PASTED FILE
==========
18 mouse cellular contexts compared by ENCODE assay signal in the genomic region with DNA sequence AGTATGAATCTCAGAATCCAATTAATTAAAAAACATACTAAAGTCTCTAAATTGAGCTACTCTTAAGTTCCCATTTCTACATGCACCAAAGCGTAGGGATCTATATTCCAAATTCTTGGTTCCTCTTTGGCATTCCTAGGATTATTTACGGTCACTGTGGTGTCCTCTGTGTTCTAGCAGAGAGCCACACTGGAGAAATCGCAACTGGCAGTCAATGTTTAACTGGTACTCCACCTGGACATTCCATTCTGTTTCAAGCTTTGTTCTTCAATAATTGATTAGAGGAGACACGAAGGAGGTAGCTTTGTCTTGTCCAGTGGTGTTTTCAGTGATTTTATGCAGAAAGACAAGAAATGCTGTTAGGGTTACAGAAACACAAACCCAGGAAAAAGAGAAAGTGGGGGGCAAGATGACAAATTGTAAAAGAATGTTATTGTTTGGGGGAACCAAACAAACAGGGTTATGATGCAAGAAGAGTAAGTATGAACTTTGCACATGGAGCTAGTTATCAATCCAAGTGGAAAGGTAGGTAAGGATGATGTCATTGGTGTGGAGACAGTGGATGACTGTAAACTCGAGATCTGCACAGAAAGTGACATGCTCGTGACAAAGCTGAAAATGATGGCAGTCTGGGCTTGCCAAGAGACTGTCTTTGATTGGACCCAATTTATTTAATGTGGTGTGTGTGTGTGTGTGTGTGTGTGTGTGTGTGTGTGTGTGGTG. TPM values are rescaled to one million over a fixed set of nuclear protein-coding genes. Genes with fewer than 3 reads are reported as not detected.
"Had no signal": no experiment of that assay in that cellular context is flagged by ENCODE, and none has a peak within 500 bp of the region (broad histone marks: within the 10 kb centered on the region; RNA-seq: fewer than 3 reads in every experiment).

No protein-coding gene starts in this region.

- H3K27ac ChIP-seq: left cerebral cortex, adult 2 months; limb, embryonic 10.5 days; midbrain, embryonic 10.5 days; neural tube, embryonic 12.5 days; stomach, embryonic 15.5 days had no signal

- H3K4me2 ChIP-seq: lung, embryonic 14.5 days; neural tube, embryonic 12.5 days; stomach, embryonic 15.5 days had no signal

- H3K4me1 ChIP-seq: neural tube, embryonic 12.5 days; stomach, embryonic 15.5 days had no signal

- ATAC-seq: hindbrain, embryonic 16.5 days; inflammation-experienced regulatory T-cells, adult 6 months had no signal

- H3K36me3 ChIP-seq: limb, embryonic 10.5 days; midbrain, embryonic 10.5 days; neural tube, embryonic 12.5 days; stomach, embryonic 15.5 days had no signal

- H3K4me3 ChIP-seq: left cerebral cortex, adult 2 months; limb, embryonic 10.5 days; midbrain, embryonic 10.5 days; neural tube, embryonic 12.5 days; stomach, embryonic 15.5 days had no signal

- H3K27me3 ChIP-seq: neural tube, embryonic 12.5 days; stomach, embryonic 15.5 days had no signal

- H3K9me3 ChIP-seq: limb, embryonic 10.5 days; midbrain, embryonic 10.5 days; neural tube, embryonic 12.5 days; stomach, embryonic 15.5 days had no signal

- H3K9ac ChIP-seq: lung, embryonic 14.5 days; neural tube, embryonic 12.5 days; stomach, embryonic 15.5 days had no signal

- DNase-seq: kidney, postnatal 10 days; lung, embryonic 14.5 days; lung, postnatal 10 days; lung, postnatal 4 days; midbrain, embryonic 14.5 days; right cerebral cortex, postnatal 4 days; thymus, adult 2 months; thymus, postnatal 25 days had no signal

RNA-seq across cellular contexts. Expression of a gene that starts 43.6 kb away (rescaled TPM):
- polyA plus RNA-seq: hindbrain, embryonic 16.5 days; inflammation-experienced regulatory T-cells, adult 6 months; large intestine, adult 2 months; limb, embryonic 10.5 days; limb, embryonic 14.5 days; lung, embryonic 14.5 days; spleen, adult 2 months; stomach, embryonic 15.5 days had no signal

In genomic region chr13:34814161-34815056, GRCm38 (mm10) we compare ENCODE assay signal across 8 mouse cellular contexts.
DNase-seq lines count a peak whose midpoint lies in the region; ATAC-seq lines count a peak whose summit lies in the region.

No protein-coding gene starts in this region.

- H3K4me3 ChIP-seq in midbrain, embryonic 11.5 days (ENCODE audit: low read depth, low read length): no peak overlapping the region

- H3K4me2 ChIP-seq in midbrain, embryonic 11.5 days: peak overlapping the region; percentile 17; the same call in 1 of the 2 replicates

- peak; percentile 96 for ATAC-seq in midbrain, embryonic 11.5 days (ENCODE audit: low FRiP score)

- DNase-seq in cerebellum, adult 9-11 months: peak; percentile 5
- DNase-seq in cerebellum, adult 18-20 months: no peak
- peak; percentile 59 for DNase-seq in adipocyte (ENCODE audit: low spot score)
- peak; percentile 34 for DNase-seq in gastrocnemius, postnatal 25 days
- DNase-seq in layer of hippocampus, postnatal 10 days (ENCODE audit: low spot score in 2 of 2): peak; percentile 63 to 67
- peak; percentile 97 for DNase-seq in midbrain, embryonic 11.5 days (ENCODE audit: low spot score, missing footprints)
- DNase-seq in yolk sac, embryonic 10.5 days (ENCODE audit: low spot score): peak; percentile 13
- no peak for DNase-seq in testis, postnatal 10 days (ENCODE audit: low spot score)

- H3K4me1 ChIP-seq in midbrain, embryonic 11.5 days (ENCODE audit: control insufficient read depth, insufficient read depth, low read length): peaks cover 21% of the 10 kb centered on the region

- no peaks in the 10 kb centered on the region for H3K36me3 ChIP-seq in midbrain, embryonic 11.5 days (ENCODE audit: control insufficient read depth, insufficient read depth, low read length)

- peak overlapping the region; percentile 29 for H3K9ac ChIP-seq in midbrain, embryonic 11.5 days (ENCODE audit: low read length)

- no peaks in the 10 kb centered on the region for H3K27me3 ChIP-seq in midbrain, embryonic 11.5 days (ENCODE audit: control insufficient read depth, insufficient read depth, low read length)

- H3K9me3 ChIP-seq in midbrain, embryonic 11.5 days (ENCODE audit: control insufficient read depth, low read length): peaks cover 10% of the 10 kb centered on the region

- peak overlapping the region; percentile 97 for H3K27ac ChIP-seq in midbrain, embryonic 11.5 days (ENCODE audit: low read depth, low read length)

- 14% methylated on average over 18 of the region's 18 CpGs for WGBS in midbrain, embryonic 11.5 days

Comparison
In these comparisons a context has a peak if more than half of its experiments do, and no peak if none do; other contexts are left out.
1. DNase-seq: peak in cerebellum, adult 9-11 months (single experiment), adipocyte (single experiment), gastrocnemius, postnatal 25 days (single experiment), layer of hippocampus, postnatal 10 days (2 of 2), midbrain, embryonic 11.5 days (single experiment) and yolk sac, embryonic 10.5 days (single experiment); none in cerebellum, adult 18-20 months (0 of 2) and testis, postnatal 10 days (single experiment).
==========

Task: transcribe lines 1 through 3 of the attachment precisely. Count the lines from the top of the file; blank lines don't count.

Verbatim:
18 mouse cellular contexts compared by ENCODE assay signal in the genomic region with DNA sequence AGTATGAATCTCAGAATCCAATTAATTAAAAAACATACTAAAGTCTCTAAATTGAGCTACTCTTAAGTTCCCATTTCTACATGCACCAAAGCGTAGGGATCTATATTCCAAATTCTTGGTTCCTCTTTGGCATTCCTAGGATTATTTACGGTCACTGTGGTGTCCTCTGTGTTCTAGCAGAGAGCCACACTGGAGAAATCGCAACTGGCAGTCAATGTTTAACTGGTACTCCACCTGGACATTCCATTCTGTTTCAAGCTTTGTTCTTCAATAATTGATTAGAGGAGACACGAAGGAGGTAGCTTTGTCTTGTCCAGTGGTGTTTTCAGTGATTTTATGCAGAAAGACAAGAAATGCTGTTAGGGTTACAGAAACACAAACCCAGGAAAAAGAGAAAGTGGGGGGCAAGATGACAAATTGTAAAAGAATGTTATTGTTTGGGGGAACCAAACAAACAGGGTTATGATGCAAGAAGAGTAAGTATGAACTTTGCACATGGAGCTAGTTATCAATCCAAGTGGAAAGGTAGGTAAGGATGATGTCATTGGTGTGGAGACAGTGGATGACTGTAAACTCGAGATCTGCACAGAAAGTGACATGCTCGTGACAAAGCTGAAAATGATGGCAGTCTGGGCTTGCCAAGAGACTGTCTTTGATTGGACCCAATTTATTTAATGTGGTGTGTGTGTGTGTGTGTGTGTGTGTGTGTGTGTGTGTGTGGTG. TPM values are rescaled to one million over a fixed set of nuclear protein-coding genes. Genes with fewer than 3 reads are reported as not detected.
"Had no signal": no experiment of that assay in that cellular context is flagged by ENCODE, and none has a peak within 500 bp of the region (broad histone marks: within the 10 kb centered on the region; RNA-seq: fewer than 3 reads in every experiment).

No protein-coding gene starts in this region.